- Mortgage notes were not typically transferred to the trusts, as required by law. Further, there is no clear "chain of title" for these notes--which are actually presented for endorsement only on foreclosure (if then).
- MERS recommended that mortgage servicers retain the notes.
- MERS "deputized" employees of the servicers, pretending that these became MERS employees. This allowed the fiction that MERS had the notes so that it could foreclose.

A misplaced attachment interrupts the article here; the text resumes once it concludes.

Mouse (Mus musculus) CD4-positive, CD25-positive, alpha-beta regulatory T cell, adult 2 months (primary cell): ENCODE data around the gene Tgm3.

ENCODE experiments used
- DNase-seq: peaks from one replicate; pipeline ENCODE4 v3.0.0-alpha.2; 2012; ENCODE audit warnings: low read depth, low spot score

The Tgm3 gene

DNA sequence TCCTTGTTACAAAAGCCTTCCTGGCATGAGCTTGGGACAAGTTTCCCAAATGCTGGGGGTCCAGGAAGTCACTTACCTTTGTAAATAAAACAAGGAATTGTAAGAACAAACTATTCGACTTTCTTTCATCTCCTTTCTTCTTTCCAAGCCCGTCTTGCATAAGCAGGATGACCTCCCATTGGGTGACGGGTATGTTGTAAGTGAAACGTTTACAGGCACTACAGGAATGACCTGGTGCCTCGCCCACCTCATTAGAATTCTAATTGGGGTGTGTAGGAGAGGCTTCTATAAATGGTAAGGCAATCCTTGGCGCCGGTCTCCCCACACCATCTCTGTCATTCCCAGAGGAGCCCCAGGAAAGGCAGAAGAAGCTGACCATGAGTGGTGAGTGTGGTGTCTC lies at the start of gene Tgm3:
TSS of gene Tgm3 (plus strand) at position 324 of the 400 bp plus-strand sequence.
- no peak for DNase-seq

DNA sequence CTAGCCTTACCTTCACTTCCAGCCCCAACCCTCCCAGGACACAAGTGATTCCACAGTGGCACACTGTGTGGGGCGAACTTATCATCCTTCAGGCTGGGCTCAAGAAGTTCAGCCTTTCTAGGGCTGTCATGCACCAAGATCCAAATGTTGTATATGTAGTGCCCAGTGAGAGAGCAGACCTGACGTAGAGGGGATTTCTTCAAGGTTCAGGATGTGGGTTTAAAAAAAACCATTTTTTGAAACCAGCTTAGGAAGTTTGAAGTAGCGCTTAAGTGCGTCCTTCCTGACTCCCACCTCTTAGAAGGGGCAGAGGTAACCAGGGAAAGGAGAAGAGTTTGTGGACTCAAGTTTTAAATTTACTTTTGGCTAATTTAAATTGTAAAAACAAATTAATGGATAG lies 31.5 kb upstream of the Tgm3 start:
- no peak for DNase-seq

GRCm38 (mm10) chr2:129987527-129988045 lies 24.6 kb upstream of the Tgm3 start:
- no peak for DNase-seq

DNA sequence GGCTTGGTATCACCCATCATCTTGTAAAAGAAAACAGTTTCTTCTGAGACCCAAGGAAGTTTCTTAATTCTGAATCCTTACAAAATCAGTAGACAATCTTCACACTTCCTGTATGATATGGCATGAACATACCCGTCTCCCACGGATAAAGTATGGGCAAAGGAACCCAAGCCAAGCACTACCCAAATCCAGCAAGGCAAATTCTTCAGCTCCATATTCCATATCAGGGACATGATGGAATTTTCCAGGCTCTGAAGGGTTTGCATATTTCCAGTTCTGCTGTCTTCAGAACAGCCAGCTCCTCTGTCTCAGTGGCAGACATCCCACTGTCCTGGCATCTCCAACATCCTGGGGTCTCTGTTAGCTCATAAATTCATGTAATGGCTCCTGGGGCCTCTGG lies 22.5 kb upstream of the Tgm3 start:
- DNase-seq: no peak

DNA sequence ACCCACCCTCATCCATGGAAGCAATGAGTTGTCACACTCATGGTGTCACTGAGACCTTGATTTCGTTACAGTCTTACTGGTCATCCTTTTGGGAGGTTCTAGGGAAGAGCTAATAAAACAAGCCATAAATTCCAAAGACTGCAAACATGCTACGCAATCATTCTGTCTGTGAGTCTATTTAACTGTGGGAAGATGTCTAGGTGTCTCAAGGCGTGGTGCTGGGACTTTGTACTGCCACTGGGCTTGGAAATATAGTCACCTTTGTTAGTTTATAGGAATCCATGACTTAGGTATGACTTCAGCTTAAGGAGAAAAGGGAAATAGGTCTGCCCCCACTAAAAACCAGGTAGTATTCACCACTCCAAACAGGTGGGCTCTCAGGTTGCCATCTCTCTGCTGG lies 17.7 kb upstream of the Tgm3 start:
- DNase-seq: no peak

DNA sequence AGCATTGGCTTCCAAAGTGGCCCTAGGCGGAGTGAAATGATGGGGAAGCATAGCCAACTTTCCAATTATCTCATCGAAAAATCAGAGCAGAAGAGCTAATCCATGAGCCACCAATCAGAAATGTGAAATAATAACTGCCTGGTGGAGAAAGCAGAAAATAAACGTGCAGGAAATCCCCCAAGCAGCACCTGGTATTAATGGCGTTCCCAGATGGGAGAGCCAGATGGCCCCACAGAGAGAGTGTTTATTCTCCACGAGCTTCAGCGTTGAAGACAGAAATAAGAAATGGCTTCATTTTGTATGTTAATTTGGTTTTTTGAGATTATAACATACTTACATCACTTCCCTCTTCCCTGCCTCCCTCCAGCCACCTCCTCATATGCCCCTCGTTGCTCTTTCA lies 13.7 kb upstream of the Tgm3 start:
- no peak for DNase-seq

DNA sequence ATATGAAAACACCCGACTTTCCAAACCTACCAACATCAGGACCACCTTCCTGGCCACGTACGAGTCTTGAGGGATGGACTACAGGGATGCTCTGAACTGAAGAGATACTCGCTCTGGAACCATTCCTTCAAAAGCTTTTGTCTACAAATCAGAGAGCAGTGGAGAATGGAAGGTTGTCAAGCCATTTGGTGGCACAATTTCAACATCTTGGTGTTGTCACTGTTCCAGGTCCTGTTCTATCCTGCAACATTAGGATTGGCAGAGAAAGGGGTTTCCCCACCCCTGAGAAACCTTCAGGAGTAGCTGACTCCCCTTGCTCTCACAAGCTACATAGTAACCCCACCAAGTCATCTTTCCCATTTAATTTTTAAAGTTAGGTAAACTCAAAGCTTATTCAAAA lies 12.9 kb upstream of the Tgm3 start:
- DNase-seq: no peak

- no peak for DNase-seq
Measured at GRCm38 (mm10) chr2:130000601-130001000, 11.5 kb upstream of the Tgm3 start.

I will discuss in part two the implications for the REMICs and the mortgage backed securities. Here I will focus only on the failure to comply with the requirement to properly endorse notes and to transfer them each time a mortgage was sold -- up to a dozen times over the course of the life of a mortgage through to foreclosure. Rather than following well-established law, MERS plainly directed mortgage servicers to retain the notes. Since most mortgage lenders and servicers are members of MERS, the plan was to pretend that transactions were "in-house", hence did not require transfers of notes or reporting of sales to the county recorders.